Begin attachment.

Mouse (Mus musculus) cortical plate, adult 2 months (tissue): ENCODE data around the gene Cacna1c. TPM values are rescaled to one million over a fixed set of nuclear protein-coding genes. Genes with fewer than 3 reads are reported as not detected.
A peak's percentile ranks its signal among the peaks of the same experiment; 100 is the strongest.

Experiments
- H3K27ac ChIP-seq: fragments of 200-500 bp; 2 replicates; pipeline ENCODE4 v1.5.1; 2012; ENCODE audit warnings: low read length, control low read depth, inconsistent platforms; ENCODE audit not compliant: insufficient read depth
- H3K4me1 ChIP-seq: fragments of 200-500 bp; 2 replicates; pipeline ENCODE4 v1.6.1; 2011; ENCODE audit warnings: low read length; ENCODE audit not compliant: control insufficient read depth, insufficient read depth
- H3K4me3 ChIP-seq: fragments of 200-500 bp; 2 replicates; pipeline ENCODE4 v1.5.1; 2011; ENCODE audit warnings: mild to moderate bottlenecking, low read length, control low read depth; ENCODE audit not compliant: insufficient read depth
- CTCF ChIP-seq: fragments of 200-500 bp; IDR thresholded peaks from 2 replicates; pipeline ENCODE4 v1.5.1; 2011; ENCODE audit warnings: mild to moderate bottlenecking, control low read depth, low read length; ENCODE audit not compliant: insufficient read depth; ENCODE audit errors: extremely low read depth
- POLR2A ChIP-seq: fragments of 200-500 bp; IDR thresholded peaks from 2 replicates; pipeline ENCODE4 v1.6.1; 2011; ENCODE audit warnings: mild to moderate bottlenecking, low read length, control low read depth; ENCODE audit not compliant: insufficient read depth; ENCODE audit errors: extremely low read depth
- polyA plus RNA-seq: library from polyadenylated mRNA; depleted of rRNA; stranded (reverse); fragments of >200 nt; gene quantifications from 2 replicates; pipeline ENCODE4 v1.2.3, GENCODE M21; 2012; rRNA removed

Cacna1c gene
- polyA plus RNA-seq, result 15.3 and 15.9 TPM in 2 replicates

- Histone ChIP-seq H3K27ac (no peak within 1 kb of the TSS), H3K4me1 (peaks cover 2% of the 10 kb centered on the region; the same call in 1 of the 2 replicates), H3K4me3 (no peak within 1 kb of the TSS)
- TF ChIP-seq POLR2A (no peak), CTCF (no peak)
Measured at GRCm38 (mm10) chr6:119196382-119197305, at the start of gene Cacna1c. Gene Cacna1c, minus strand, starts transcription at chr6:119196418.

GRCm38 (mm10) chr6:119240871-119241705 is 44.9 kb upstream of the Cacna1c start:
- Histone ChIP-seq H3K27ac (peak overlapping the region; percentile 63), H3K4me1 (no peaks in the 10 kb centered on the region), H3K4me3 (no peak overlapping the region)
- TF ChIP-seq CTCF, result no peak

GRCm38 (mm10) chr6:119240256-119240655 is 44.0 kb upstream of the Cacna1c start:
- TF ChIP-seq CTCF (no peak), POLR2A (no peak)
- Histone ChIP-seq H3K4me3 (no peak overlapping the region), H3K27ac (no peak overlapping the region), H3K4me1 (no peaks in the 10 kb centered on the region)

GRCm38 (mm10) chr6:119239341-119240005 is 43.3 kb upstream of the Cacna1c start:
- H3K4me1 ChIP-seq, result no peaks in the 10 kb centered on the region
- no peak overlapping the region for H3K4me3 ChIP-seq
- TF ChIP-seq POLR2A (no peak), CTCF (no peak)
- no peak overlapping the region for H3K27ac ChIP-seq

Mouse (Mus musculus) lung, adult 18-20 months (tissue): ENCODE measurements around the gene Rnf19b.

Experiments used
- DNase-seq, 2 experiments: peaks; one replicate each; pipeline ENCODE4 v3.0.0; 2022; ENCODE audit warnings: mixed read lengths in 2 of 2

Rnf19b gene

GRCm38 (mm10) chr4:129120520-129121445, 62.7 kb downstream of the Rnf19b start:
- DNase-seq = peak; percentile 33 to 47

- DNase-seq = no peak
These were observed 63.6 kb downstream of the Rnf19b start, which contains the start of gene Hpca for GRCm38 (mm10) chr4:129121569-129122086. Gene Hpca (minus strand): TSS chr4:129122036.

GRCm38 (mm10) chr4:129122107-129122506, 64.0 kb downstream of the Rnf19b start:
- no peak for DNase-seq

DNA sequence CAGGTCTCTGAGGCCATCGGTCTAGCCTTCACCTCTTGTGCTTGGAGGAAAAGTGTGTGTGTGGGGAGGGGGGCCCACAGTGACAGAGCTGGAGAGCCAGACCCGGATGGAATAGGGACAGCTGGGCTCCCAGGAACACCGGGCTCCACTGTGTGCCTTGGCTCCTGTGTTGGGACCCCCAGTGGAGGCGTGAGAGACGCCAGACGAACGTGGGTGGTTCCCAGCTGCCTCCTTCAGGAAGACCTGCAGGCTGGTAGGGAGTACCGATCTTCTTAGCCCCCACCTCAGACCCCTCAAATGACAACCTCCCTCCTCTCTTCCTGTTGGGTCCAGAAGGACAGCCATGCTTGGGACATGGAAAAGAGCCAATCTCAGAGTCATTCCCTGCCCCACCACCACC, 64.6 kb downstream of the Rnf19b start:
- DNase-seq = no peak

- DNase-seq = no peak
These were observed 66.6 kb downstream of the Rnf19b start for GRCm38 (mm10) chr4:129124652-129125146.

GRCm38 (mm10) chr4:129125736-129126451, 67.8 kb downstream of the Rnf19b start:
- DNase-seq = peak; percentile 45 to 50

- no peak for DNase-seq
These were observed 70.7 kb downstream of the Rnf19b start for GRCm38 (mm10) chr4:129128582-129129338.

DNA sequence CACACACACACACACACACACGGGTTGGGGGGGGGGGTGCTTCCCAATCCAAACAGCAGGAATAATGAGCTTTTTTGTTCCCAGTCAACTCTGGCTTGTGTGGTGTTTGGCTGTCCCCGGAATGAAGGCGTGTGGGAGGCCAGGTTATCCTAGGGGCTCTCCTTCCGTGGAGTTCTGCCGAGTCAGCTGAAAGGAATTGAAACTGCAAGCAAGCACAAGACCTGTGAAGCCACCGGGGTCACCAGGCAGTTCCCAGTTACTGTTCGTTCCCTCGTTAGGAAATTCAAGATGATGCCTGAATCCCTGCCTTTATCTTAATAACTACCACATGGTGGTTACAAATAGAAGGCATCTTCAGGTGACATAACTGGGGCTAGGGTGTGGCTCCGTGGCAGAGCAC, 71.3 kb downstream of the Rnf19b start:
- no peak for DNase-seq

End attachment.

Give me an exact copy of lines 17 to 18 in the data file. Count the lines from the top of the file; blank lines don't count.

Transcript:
- TF ChIP-seq CTCF, result no peak

GRCm38 (mm10) chr6:119240256-119240655 is 44.0 kb upstream of the Cacna1c start: